As said, concepts alone, even though their meaning is clear, do not have a truth-value. This claim is simple, obvious, and virtually self evident. Its easily verifiable through self testing and qualifies as a credible root claim. Children in lower grades can recognize this with no problem. See above examples.

Obvious as it is, philosophers, even famous ones, sometimes fail to apply this simple observation to their more profound thoughts. Mistakes of this type create enormous problems when people attempt to practice the philosophy they preach. Monstrous troubles have developed in society because influential thinkers have over looked simple elemental requirements.

Plato, speaking as Socrates, was much committed to establishing the truth of terms such as "virtue", "justice", " honor", "friendship". From a plus point of view, he was on the wrong track. Terms do not have a truth-value as such and neither do definitions. Once this is recognized, it is obvious but it is sometimes hard to see unless it is taught correctly by a teacher who takes the time to be sure students understand the issue at stake. Although we use this basic knowledge in our liminal commonsense thinking, most of us need a good logic teacher to help us bring these nuances into the realm of critical consciousness.

Plus root theory stresses that: the triggering effect of terms and the meaning symbolized by terms work together as a team to facilitate learning. Although both are important, from an intellectual point of view, the meaning has a higher value in developing knowledge than the effect of the word.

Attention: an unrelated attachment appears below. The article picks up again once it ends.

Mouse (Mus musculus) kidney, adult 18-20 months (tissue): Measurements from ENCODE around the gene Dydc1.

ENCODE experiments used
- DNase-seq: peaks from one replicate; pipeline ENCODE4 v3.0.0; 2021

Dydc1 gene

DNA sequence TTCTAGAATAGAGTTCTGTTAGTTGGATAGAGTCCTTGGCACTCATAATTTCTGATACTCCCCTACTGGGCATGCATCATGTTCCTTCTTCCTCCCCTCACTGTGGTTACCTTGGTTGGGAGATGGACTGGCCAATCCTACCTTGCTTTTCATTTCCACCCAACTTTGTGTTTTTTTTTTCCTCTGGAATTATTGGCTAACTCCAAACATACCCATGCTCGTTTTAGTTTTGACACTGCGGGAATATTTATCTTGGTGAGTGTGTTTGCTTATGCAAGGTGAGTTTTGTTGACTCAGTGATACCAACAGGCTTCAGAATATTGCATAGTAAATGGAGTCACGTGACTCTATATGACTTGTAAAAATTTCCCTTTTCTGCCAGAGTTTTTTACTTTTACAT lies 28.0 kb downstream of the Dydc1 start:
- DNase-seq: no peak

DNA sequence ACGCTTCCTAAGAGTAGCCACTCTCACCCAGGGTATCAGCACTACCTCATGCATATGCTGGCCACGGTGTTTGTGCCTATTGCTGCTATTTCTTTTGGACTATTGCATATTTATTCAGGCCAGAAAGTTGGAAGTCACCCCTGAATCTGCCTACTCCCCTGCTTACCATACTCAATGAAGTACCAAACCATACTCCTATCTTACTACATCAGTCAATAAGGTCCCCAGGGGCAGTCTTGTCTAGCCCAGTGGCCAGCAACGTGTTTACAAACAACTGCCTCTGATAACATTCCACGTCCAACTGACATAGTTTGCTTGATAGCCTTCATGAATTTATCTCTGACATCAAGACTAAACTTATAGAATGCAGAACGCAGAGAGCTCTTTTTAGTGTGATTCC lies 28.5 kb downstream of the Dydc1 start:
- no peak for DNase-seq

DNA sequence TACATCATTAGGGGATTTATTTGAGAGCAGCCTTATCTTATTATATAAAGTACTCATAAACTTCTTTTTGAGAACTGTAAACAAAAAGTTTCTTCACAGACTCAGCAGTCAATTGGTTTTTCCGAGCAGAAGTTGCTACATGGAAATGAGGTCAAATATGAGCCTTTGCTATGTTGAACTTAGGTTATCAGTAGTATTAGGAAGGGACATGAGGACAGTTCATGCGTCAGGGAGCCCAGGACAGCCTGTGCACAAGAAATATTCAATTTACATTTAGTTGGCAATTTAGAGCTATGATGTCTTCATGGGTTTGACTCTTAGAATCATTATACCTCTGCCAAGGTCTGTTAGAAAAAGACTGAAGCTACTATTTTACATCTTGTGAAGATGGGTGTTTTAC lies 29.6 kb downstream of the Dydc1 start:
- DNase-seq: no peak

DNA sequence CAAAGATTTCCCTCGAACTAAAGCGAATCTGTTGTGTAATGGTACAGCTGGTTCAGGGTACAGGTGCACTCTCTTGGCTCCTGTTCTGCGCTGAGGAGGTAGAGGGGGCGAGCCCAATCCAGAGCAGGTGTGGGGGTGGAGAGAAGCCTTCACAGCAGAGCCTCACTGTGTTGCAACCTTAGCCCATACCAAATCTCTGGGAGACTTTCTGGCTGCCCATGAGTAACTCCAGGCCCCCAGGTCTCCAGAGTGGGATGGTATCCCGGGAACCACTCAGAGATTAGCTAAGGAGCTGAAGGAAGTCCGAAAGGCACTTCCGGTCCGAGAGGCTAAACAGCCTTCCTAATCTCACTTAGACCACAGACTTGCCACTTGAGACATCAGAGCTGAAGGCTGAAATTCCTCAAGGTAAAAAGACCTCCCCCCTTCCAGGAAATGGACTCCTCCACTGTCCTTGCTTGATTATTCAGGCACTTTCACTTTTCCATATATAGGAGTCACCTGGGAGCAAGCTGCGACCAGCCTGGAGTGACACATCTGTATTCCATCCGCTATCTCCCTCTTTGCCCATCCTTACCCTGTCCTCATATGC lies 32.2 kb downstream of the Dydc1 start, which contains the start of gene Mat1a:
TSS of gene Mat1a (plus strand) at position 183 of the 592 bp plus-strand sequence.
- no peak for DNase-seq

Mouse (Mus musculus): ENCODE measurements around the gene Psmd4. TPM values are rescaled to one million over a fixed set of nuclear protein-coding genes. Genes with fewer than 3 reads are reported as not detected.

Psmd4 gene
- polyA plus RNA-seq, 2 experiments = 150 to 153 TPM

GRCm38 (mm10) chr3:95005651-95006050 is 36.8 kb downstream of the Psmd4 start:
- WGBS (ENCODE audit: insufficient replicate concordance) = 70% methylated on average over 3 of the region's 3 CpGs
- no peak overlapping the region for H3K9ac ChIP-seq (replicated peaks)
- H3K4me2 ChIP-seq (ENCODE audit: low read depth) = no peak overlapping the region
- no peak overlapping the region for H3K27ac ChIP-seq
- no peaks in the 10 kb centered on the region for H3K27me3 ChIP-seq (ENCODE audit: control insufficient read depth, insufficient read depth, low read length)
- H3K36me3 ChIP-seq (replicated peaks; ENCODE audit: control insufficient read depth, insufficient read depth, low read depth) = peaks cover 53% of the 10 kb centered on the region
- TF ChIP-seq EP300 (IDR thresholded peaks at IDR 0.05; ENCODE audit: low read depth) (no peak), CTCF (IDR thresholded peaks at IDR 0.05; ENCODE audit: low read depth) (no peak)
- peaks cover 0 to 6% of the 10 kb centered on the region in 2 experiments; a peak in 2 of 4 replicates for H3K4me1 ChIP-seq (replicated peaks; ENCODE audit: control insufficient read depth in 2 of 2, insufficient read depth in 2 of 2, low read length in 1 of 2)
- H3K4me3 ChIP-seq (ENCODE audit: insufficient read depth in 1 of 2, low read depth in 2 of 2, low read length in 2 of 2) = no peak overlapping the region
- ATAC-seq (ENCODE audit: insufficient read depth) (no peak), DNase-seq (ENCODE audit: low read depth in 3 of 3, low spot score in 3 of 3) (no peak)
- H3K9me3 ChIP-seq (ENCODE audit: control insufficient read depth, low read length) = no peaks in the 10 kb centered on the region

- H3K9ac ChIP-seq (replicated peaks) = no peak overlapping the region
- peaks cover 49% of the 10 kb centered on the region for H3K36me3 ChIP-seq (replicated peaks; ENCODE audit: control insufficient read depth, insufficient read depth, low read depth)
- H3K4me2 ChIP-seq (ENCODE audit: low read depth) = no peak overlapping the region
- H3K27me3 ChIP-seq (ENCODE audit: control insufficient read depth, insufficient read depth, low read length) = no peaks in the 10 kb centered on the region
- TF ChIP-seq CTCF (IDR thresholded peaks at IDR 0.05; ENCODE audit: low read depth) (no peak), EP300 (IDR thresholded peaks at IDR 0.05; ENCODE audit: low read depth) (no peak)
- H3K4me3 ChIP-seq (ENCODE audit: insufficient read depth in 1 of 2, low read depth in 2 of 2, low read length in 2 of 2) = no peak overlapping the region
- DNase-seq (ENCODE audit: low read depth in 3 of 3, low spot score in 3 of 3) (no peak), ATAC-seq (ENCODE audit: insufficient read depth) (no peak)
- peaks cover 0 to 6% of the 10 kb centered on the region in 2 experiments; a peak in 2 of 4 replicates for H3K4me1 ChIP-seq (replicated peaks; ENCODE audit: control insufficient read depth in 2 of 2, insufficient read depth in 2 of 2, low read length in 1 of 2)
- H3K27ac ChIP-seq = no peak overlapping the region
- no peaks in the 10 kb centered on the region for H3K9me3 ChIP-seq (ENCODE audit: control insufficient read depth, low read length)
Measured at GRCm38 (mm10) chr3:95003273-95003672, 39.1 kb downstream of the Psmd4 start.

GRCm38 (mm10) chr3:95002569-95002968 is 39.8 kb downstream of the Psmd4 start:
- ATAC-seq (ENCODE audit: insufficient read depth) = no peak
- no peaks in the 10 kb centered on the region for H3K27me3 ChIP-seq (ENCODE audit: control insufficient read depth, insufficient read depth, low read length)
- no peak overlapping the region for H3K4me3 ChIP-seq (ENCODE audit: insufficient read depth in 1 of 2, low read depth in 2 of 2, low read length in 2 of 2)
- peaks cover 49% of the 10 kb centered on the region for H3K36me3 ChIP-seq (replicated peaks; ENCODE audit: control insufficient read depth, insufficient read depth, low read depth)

An ethic emerges as we pursue this ideal. For example, when advertising plays on the good connotations of a term to propagate false information for the purpose of selling a product, our conscience cries "foul". In commonsense unbiased normal thinking a strong ethic presides in our mind to keep the triggering effect of terms in the service of meaning.

When people fail to follow this ethic and allow the triggering effect to dominate over the meaning, then communication becomes sham propaganda. Affirmative logic emphasize that: it is a serious root error to elevate image over idea in our value system.

When image impact is presented as the primary vehicle of discourse, then meaning and understanding are placed in a subordinate position and are effectively suppressed for practical purposes. To promote personal gain or ones ideology as the primary guide of discourse damages problem solving skills. Elevating image impact to a higher honor than meaning and truth in our priorities of value, brings into the forefront an underhanded manipulative rational style.